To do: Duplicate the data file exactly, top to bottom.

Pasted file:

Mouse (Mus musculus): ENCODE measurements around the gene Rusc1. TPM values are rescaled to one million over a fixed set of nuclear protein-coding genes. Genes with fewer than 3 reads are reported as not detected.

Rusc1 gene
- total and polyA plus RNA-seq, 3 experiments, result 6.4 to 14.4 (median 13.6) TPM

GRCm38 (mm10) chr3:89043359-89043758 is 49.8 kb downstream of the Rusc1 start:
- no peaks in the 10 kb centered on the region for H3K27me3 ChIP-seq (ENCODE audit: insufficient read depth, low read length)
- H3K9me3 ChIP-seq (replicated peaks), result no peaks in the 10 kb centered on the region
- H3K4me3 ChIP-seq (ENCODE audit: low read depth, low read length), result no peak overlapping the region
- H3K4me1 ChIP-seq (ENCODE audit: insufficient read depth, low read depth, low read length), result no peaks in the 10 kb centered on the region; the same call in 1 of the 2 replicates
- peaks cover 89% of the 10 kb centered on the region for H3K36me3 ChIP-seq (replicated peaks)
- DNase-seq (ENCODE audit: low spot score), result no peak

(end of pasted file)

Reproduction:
Mouse (Mus musculus): ENCODE measurements around the gene Rusc1. TPM values are rescaled to one million over a fixed set of nuclear protein-coding genes. Genes with fewer than 3 reads are reported as not detected.

Rusc1 gene
- total and polyA plus RNA-seq, 3 experiments, result 6.4 to 14.4 (median 13.6) TPM

GRCm38 (mm10) chr3:89043359-89043758 is 49.8 kb downstream of the Rusc1 start:
- no peaks in the 10 kb centered on the region for H3K27me3 ChIP-seq (ENCODE audit: insufficient read depth, low read length)
- H3K9me3 ChIP-seq (replicated peaks), result no peaks in the 10 kb centered on the region
- H3K4me3 ChIP-seq (ENCODE audit: low read depth, low read length), result no peak overlapping the region
- H3K4me1 ChIP-seq (ENCODE audit: insufficient read depth, low read depth, low read length), result no peaks in the 10 kb centered on the region; the same call in 1 of the 2 replicates
- peaks cover 89% of the 10 kb centered on the region for H3K36me3 ChIP-seq (replicated peaks)
- DNase-seq (ENCODE audit: low spot score), result no peak